I’m very selective over what I post relating to the SDSR nowadays – otherwise we all run the risk of SRSD-itis, and in any case, a Defence Review where the MOD is a bystander is pretty dubious. But there is a very interesting report in today’s Portsmouth News that I wanted to comment on, and draw on some historical parallels. The funny thing is, the letter that the article is based on is slightly dubious – apparently written by a ‘senior naval officer’, the individual concerned is currently at sea – so no higher than a Captain, and considering only the Carriers, Landing Ships and some destroyers are commanded by Captains, and few of them are at sea, it looks like its someone who is a Commander of below. Not too senior then.
Morale is possibly the most unquanitifiable resource that any armed service can possess. You cannot buy it (well, not in a bottle anyway), and you cannot measure it by any accountant-friendly matrix. But it wins battles, and a lack of it loses battles. Yet all too frequently, it doesn’t feature at all in planning, or in debates.
Admiral of the Fleet Viscount Andrew Cunningham‘s quote before Taranto that ’ it takes a day to lose a battle, but hundreds of years to build a tradition’ shows how hard morale is to build, and how quickly it can be shattered. You cannot say, ‘I am going to improve morale’, you have to actually do things to lift it, and it doesnt happen overnight. Look at the oft-quoted Japanese Commander, who decreed to his troops that ‘beatings will continue until morale improves’.
With the Duke of Wellington in command in the Peninsula and at Waterloo, the British Army knew that it had a gifted commander who was on top of his game, and was not going to squander their lives needlessly. Which does wonders for morale – men are more likely to fight well if they know their Generals are good, if they think they have a chance of winning, and most importantly, if they have a good chance of surviving. The same principles could be applied to Marlborough as well as Wellington.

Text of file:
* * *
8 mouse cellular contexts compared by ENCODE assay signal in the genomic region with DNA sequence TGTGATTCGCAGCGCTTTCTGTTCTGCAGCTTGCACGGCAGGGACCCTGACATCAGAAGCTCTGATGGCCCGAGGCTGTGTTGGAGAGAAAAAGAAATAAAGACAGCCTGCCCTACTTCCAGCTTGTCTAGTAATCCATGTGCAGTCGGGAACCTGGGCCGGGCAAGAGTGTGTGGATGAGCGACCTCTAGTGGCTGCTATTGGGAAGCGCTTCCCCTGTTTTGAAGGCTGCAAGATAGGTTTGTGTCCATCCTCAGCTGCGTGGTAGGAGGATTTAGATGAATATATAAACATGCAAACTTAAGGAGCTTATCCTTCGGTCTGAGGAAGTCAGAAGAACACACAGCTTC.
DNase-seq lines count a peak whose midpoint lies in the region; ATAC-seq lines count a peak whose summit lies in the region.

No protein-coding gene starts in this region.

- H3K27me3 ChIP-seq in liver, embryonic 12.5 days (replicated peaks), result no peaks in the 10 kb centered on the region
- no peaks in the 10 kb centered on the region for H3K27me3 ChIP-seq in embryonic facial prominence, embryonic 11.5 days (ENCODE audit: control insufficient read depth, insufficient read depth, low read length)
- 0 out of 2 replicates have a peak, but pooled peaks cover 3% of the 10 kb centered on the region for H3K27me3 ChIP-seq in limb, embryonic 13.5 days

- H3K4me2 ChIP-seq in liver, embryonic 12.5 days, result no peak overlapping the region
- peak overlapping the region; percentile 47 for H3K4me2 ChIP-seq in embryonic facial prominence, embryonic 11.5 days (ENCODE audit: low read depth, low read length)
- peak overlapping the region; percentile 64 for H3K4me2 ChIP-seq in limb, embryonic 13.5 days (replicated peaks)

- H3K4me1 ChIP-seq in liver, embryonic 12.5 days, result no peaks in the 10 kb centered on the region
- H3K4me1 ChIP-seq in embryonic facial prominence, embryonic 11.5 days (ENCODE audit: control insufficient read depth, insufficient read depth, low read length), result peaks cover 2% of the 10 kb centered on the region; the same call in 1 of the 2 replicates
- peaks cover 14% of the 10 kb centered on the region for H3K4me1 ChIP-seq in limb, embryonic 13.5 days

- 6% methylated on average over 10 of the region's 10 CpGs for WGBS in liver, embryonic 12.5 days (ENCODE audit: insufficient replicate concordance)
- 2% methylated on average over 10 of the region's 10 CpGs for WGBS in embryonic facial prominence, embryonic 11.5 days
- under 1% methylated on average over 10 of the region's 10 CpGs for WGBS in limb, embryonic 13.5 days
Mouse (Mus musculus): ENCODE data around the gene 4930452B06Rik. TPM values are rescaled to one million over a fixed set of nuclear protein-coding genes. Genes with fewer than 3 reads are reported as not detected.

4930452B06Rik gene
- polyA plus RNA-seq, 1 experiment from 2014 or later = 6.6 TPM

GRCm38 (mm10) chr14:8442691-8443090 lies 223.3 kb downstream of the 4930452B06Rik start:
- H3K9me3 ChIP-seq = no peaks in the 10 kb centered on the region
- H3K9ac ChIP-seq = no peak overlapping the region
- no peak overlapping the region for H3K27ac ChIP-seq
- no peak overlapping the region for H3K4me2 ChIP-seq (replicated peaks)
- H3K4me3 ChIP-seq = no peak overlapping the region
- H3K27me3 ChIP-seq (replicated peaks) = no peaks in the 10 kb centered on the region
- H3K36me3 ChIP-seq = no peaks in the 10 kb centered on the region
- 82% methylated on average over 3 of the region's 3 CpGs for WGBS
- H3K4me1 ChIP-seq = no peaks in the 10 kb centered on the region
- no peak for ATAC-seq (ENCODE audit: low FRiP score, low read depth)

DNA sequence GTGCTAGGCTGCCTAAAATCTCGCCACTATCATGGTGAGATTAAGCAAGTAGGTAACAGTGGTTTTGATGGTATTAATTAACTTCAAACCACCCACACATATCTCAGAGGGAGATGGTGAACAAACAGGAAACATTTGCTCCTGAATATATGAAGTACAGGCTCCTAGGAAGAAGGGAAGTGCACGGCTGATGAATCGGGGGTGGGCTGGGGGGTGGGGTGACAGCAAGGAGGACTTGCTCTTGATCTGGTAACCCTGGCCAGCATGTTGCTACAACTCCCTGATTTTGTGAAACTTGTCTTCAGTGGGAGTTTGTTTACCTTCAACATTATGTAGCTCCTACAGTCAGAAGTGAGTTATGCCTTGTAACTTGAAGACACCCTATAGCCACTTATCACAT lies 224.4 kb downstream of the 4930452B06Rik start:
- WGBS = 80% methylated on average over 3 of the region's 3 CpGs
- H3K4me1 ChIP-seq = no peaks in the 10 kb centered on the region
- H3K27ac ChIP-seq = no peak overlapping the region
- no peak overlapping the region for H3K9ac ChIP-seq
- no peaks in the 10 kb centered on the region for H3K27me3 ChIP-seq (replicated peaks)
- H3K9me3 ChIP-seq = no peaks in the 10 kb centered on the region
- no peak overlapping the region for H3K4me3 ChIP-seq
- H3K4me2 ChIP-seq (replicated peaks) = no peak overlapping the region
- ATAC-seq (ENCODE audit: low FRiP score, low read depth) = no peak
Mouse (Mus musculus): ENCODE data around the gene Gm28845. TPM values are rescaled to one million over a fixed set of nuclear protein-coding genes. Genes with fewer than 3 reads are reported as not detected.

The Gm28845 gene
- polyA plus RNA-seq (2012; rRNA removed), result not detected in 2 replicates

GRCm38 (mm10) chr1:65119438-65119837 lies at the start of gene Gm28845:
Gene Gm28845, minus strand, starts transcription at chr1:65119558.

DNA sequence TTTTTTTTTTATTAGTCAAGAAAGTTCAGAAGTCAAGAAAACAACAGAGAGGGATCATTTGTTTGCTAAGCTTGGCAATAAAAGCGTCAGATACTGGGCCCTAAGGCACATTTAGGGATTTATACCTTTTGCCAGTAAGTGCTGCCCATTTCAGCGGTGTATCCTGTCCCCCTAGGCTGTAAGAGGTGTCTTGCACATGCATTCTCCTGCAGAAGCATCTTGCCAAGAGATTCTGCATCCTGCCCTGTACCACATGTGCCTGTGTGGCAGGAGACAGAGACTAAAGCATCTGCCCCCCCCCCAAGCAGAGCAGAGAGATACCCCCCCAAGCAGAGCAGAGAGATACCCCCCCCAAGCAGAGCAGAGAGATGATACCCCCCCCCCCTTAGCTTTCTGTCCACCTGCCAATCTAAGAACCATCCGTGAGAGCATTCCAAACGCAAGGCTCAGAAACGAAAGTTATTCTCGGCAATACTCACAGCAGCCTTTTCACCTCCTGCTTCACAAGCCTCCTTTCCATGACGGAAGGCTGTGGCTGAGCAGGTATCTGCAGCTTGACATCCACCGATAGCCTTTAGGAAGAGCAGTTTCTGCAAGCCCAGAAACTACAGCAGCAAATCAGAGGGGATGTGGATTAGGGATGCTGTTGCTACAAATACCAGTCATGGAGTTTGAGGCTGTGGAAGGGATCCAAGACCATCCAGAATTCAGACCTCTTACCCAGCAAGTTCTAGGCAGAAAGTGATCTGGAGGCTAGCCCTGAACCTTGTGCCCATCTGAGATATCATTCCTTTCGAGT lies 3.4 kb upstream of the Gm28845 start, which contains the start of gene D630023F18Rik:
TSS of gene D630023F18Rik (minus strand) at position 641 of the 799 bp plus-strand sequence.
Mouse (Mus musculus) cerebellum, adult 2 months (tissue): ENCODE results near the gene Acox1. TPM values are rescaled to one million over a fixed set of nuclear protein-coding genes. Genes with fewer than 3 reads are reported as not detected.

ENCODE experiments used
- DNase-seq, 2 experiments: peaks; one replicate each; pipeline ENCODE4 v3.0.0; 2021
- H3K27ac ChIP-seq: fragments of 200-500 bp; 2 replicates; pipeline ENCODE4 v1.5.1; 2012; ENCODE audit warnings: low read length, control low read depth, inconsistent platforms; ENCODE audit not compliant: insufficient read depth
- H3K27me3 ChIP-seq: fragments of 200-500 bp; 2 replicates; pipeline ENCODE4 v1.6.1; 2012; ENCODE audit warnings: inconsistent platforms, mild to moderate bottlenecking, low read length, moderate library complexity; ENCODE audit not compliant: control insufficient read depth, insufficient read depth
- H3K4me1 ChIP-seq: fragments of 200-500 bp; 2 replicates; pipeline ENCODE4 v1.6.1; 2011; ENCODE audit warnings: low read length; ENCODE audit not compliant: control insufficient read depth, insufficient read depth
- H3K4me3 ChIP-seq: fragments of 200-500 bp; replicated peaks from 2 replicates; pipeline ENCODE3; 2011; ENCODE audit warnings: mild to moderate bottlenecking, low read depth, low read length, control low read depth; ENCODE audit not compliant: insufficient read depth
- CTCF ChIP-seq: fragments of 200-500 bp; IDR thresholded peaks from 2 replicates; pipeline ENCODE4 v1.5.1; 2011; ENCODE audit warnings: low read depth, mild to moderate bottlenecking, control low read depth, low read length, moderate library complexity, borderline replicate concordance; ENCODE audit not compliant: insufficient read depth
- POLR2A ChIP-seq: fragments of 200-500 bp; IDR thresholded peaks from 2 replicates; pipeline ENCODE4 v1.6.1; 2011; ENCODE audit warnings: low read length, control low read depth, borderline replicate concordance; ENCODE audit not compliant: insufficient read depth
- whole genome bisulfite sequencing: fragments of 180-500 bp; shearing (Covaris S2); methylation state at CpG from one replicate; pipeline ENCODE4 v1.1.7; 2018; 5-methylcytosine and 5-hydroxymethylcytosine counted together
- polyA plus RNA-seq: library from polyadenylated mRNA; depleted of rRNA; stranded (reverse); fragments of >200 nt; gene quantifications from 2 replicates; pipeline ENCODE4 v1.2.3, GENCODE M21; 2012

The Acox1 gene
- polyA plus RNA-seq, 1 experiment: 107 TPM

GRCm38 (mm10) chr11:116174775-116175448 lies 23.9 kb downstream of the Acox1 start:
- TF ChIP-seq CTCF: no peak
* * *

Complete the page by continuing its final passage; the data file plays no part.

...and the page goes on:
There are some tragic examples of how things can go badly wrong when morale is ignored. Whilst much has been written in the ‘Lions led by Donkeys‘ debate about the Western Front, it would be hard to argue that British Generals in 1914-18 were overly concerned with their men. Its also probably the time in British military history where there was a bigger gulf in understanding between field officers upwards and the rank and file. Living and fighting in miserable conditions, in a war where the men knew very well that the commanders were struggling, could more have been achieved if the men had simply been treated like human beings? It is hard to know for sure, but it cannot have hurt.
The men who commanded the British Army in the Second World War were the platoon, company and battalion commanders of the previous war. As junior officers on the western front they had very much shared the hardships of their men, and most of them came to despise the Generals who had commanded them. Men such as Montgomery, Slim and Horrocks showed a strong concern for their men. Montgomery expressed an opinion that if you want men to risk their lives for you, then you owe it to them to explain exactly WHY. Slim of course was from very humble beginnings himself, having served as Private in a University Cadet unit. Horrocks was famously incredulous when he discovered that the Americans were not giving their men hot meals in the Ardennes. Men fighting in the snow need and deserve a hot meal first, he told them. On the other side of the coin, Generals who had little regard for their men were not liked – Ivo ‘Butcher’ Thomas, for example.
But bringing thinking back to the Royal Navy, the RN is possibly the most prominent example of how an armed service, morale and national identity are inherently intertwined. Rule Britannia, Heart of Oak, Nelson, Victory, Trafalgar… the Navy might not have the vast numbers of ships any more, nor the frequent opportunities to use them, but the tradition is still there. Look at the Falklands… Commander Chris Craig taking HMS Alacrity through Falkland Sound, HMS Coventry and HMS Broadsword on picket duty off West Falkland, and Captain John Coward of HMS Brilliant. They are the descendants of Drake, Rodney, Vernon, Hawke, Howe, Nelson, Collingwood, Cochrane, Jellicoe, Beatty and Cunningham.
Yet, if you gut that sense of tradition, and the feeling of being part of something special, you lose a vital resource that has been built up over hundreds of years, and once thrown away, is lost forever. Morale.
- Ministers in defence budget talks (bbc.co.uk)
- Uncertain future (bbc.co.uk)
- PM leads talks on armed forces cuts (mirror.co.uk)
- Navy fury at ‘underhand’ Army tactics in defence review (telegraph.co.uk)